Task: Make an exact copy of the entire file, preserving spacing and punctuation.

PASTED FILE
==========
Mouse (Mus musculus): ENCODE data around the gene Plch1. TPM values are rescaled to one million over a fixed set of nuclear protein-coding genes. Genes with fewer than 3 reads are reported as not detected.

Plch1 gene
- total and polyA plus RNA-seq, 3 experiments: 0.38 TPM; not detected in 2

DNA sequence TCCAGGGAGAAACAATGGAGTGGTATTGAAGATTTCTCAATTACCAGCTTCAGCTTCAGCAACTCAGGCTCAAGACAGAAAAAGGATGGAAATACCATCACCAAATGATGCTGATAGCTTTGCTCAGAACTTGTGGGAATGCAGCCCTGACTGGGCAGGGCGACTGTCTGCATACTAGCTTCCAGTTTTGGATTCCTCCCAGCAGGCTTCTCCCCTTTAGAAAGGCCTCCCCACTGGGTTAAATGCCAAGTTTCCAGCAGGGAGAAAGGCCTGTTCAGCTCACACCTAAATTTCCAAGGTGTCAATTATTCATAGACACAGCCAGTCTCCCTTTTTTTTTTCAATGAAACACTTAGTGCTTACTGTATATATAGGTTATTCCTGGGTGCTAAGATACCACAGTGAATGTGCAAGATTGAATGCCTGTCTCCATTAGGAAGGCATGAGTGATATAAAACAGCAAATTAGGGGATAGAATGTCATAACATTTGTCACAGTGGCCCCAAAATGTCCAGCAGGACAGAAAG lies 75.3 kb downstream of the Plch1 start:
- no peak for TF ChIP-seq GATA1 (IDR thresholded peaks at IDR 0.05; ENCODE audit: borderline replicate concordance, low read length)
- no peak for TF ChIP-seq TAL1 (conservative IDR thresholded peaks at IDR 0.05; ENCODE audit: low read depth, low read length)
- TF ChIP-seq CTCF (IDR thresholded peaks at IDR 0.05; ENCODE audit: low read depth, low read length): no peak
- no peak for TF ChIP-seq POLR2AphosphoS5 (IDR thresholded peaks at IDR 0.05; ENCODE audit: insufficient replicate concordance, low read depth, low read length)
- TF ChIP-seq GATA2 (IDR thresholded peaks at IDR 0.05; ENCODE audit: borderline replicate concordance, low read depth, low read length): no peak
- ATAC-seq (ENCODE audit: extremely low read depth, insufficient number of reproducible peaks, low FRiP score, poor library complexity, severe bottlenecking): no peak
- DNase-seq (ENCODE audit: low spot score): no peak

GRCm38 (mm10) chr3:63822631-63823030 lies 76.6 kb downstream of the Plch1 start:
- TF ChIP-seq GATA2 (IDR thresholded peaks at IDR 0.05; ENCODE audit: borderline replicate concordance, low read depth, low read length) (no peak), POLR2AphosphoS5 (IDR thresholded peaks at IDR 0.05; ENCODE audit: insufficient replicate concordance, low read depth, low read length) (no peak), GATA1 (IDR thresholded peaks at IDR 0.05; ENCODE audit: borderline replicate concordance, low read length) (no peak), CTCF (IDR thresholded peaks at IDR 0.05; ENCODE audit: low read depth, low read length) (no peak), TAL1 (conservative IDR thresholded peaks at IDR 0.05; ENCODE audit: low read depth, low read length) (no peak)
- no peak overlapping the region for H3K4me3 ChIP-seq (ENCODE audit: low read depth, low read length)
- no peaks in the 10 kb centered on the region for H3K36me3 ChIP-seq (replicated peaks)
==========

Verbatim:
Mouse (Mus musculus): ENCODE data around the gene Plch1. TPM values are rescaled to one million over a fixed set of nuclear protein-coding genes. Genes with fewer than 3 reads are reported as not detected.

Plch1 gene
- total and polyA plus RNA-seq, 3 experiments: 0.38 TPM; not detected in 2

DNA sequence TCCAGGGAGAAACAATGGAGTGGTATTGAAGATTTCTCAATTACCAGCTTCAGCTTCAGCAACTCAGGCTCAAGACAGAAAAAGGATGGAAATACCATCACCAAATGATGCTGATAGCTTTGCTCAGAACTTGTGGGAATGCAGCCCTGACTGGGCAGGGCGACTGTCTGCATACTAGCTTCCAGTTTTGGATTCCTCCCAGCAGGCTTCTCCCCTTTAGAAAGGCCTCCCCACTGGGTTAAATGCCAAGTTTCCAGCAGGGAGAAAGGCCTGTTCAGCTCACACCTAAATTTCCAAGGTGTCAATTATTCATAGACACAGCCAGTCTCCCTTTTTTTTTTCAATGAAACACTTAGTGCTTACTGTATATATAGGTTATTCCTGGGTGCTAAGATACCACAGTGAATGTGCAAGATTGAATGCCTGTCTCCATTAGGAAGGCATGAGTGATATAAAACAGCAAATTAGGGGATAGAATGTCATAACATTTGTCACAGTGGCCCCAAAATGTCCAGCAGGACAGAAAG lies 75.3 kb downstream of the Plch1 start:
- no peak for TF ChIP-seq GATA1 (IDR thresholded peaks at IDR 0.05; ENCODE audit: borderline replicate concordance, low read length)
- no peak for TF ChIP-seq TAL1 (conservative IDR thresholded peaks at IDR 0.05; ENCODE audit: low read depth, low read length)
- TF ChIP-seq CTCF (IDR thresholded peaks at IDR 0.05; ENCODE audit: low read depth, low read length): no peak
- no peak for TF ChIP-seq POLR2AphosphoS5 (IDR thresholded peaks at IDR 0.05; ENCODE audit: insufficient replicate concordance, low read depth, low read length)
- TF ChIP-seq GATA2 (IDR thresholded peaks at IDR 0.05; ENCODE audit: borderline replicate concordance, low read depth, low read length): no peak
- ATAC-seq (ENCODE audit: extremely low read depth, insufficient number of reproducible peaks, low FRiP score, poor library complexity, severe bottlenecking): no peak
- DNase-seq (ENCODE audit: low spot score): no peak

GRCm38 (mm10) chr3:63822631-63823030 lies 76.6 kb downstream of the Plch1 start:
- TF ChIP-seq GATA2 (IDR thresholded peaks at IDR 0.05; ENCODE audit: borderline replicate concordance, low read depth, low read length) (no peak), POLR2AphosphoS5 (IDR thresholded peaks at IDR 0.05; ENCODE audit: insufficient replicate concordance, low read depth, low read length) (no peak), GATA1 (IDR thresholded peaks at IDR 0.05; ENCODE audit: borderline replicate concordance, low read length) (no peak), CTCF (IDR thresholded peaks at IDR 0.05; ENCODE audit: low read depth, low read length) (no peak), TAL1 (conservative IDR thresholded peaks at IDR 0.05; ENCODE audit: low read depth, low read length) (no peak)
- no peak overlapping the region for H3K4me3 ChIP-seq (ENCODE audit: low read depth, low read length)
- no peaks in the 10 kb centered on the region for H3K36me3 ChIP-seq (replicated peaks)